Faster than…falling down a hill
I keep having this recurring dream. I dream that I am standing at the top of a very high hill, and I can see forever stretched out in front of me. The way is clear, everything is in order, all is well. I start to saunter my way down the hill, slowly at first. But no distance seems to close between myself and the bottom of the hill, and as I continue on, my legs start to move faster and faster, and soon I’m doing a full-out sprint, racing towards an end that I can no longer see. My arms flail about wildly, my hair is in my face, and I can’t believe I’m not falling down…
Wait – this isn’t a dream – this is my life! It’s a fast-paced metaphor for the nasty trick Time is playing on me as I try to negotiate the baby steps necessary while my three daughters move into the next chapters of their lives.
Baby steps my butt. Try gigantic leaps.
I think I last wrote about my kids when the eldest took herself off to university last September. Not long after she moved away, her younger sister, who had lived with her father for five-plus years, moved back in with me. In between the two moves, my husband and I had about a month and a half to treat my youngest daughter like an only child (a rare treat for a youngest-of-three, so I’m told. I’ll never know). Before my middle daughter moved back, I had envisioned the eight months that Ivy was away at school as a time to really help the youngest transition into the teen years. Not that she was having issues; we were just really tight, and I had planned on maintaining that bond until she married, or sometime around then. Instead, one moved out, the other moved in, and a period of adjustment had to occur for all of us. It went swimmingly well, considering what it could have been, and we all got used to being a foursome with one player swapped out for another. Actually, more like a quintet – The Boyfriend is around so often he might as well as have his own room (yes, his own room. I have rules).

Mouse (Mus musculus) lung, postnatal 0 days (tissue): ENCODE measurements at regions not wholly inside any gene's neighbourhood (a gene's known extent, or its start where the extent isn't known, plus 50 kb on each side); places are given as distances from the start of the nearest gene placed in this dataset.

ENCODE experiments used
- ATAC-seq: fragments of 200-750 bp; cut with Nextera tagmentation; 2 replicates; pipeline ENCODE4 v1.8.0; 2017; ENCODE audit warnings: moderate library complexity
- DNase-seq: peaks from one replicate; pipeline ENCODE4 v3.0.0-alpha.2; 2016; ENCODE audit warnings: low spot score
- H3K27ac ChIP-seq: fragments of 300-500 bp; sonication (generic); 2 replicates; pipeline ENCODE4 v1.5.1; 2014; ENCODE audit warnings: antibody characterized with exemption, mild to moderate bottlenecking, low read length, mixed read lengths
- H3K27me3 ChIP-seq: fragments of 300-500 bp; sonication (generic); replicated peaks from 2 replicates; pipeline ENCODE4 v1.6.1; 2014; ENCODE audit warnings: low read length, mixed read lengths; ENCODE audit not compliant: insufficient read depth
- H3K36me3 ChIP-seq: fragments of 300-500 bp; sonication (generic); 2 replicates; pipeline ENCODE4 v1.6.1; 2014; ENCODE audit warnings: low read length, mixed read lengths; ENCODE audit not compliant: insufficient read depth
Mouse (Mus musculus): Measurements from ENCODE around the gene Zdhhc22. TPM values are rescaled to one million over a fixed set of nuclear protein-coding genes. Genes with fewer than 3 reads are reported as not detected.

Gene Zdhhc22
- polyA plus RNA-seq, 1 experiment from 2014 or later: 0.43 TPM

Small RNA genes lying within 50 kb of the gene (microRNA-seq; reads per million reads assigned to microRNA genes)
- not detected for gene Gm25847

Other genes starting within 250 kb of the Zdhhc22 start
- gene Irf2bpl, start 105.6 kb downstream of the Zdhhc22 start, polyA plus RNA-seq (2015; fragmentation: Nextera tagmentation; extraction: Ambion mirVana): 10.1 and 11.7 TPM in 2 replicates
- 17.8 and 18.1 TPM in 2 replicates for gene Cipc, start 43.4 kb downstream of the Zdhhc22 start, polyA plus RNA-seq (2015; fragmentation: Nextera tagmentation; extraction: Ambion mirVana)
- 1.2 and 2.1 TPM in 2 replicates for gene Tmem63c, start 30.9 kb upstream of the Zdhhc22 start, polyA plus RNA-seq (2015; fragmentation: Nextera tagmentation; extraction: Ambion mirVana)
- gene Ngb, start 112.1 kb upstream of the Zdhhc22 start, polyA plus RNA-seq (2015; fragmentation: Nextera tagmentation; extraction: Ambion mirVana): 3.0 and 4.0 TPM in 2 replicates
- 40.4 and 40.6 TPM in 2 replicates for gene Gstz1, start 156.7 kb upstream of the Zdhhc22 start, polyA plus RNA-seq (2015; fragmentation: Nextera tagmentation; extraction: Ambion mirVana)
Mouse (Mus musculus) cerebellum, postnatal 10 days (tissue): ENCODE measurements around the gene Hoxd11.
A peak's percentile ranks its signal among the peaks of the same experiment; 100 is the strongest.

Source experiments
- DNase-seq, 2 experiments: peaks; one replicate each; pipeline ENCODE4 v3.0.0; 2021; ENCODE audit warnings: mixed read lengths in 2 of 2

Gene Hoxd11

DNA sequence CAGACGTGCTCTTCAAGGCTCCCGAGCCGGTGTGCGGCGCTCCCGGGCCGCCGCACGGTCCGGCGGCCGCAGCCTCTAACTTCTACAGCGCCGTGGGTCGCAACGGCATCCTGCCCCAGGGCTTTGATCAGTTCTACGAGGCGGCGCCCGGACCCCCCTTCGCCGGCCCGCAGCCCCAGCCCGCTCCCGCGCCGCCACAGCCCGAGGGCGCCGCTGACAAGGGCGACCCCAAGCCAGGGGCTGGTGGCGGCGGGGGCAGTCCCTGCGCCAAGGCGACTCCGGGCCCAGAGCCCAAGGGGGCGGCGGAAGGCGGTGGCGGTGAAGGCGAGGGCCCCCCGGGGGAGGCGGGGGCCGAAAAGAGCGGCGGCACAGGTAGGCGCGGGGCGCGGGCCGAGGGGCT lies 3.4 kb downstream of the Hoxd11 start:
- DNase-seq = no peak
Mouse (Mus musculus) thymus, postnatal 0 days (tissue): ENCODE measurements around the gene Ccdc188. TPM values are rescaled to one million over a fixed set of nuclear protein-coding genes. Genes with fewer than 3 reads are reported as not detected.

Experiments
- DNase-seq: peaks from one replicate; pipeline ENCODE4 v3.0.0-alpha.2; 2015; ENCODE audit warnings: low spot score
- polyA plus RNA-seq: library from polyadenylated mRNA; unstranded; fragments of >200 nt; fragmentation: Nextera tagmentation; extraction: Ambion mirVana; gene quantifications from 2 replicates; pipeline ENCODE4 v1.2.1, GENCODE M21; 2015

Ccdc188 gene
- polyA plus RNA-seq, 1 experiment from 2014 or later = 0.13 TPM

We were all doing pretty well until driver’s ed started. The two older girls got into a bit of a competition as to who could finish the course and get her licence first. And it got pretty fierce. Whereas before no one cared who was driving, now there were shouting matches over who got to practice (with my vehicle, I might add) more because she had a lesson the next day. And all this while one of them didn’t even live in the same house!
Their driving rivalry continued on while the youngest quietly slipped in with a crowd at school that I’m not so sure was/is making her be her best self every day. Just as I tried connecting with her, someone would correct my driving from the back seat (literally and figuratively) and I’d have to change lanes to deal with the two older ones.
Fast forward to the end of April, beginning of May. The eldest got her licence and turned 19 within a week. Then the other one got her licence. Suddenly, I became redundant. Our cars and their schedules are being coordinated with as much precision as a moon landing. I watched with bewilderment as my eldest drove off to her summer job all by herself for the first time. How the heck did that happen? Next, her arch rival was driving herself to school. Just like that, our morning drives are history. How the heck did THAT happen? This past weekend, Ivy drove herself to and from work and met my husband and I at a local restaurant for a drink (she had Sprite). But still. That qualifies for a WTF!? Pardon the expression, but nothing else works as well.
This is what my “dream” means. At the top of the hill (read: when I had more control) everything was calm and orderly. Now, it just seems like everything is like my wildly flailing arms – spinning like whirlybird on a windy day. This past long weekend I might as well have had a revolving door on my house – people were coming and going with shouts of “‘Bye, Mum, see you in a bit!” to “See ya, Mum, we’ll be back tomorrow!” to “Later, Mum, my friend’s here now, gotta go!” All three of them, coming and going while I pottered away making cookies in the kitchen (for once I had the dough all to myself, though).
I’ve mentioned my mom elastics here before – that physical connection that I feel with my kids no matter where they might be in the world. And I am loving having all three of them under one roof for longer than a couple of nights. I realized over the weekend that parents experience busy-ness at every age. First there’s taking care of a newborn and a toddler – that’s active busy-ness on the part of the parent. Then there’s the elementary school years – activities, sports, etc. That’s busy-ness on everyone’s part. Then there’s now – busy-ness on their part, while I look on and try to keep track of it all. We move from active busy-ness to passive busy-ness, but it’s no less taxing on the brain, and just as emotional as always. Drat those happy, wistful tears. Do they every stop?
I’m glad my youngest daughter still needs a ride for everything. It’s three years till she gets her licence – maybe I’ll have plateaued by then.